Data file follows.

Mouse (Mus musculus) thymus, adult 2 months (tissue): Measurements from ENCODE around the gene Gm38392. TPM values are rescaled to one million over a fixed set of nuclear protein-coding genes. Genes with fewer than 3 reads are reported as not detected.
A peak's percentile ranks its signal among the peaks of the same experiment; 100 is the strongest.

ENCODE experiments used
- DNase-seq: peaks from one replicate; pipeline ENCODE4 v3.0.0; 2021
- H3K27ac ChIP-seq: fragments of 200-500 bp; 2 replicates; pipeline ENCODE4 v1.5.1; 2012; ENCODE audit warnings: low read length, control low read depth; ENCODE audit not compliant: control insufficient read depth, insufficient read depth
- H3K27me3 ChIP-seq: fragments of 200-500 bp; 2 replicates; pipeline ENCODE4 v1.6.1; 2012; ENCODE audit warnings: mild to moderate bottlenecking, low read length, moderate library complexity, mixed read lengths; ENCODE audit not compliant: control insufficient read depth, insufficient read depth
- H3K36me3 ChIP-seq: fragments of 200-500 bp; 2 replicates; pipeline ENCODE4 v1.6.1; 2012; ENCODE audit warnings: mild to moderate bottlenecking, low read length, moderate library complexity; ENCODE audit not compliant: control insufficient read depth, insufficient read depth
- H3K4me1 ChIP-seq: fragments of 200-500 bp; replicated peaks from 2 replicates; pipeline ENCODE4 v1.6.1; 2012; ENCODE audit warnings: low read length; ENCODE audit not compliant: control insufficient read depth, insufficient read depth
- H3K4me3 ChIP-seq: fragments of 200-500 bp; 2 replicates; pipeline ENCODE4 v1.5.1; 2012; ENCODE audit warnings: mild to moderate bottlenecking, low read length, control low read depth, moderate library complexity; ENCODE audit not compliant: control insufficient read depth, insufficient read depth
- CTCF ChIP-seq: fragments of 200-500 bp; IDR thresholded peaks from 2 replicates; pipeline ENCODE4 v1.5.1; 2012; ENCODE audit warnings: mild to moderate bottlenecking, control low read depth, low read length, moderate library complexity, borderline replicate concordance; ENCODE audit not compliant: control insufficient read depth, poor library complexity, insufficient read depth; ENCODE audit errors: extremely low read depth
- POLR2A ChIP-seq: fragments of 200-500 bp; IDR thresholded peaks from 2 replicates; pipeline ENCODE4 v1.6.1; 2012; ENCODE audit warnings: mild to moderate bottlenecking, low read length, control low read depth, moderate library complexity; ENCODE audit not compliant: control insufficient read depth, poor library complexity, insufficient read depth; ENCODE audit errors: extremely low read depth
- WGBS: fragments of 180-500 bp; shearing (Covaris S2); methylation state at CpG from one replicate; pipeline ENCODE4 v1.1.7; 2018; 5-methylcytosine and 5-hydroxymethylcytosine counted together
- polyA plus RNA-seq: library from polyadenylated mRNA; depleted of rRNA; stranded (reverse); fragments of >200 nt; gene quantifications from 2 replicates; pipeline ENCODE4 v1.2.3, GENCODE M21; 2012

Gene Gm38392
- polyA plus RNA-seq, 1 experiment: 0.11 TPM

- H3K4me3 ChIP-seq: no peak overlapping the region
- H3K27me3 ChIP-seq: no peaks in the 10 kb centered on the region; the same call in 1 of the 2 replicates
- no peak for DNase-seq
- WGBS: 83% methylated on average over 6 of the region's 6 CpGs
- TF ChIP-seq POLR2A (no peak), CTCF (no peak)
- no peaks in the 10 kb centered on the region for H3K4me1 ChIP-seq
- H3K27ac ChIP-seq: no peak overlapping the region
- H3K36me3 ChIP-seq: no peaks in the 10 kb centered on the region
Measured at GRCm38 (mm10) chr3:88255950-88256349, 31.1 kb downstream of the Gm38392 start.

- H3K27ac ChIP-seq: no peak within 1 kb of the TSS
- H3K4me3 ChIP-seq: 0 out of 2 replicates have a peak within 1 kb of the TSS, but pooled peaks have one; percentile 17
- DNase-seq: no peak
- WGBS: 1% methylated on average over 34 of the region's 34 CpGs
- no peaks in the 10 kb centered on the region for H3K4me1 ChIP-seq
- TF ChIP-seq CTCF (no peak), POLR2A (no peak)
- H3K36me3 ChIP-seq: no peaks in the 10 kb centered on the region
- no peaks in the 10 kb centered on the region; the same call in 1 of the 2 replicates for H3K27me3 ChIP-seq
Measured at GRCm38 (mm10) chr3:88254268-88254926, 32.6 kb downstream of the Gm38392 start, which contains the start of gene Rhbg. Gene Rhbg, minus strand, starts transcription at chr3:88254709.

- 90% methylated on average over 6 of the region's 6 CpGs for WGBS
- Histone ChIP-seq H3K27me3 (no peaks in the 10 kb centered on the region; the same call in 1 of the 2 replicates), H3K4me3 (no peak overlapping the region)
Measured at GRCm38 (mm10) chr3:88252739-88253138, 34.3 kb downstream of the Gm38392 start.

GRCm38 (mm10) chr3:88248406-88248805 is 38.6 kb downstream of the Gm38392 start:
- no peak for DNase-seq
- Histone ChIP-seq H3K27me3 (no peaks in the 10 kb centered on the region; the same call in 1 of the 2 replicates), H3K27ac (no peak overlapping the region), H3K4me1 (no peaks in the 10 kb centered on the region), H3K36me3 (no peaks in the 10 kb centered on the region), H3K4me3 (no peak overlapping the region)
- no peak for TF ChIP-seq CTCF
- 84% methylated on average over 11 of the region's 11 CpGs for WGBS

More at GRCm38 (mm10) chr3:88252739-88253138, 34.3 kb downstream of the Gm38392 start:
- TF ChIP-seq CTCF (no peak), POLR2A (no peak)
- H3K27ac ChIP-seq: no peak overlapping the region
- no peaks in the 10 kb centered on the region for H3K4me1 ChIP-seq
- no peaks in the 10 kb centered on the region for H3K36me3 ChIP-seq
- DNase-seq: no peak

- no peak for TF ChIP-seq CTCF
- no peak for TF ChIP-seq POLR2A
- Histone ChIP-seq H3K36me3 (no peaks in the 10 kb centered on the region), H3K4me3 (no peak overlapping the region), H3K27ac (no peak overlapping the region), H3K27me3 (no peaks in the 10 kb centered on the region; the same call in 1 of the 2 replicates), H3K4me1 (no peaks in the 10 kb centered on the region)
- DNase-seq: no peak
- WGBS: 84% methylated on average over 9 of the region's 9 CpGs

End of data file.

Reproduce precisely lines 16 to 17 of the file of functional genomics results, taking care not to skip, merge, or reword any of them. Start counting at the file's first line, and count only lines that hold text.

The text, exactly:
- H3K4me3 ChIP-seq: no peak overlapping the region
- H3K27me3 ChIP-seq: no peaks in the 10 kb centered on the region; the same call in 1 of the 2 replicates